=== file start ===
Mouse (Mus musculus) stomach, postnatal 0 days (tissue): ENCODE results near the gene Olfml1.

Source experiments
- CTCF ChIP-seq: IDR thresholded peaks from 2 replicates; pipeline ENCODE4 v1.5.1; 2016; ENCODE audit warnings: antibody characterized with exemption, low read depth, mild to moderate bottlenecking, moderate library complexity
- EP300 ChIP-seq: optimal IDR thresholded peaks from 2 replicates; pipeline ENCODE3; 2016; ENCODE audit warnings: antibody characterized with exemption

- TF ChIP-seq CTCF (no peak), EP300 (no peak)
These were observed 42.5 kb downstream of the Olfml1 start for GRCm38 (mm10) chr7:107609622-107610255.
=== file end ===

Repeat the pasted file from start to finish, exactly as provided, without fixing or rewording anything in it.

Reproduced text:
Mouse (Mus musculus) stomach, postnatal 0 days (tissue): ENCODE results near the gene Olfml1.

Source experiments
- CTCF ChIP-seq: IDR thresholded peaks from 2 replicates; pipeline ENCODE4 v1.5.1; 2016; ENCODE audit warnings: antibody characterized with exemption, low read depth, mild to moderate bottlenecking, moderate library complexity
- EP300 ChIP-seq: optimal IDR thresholded peaks from 2 replicates; pipeline ENCODE3; 2016; ENCODE audit warnings: antibody characterized with exemption

- TF ChIP-seq CTCF (no peak), EP300 (no peak)
These were observed 42.5 kb downstream of the Olfml1 start for GRCm38 (mm10) chr7:107609622-107610255.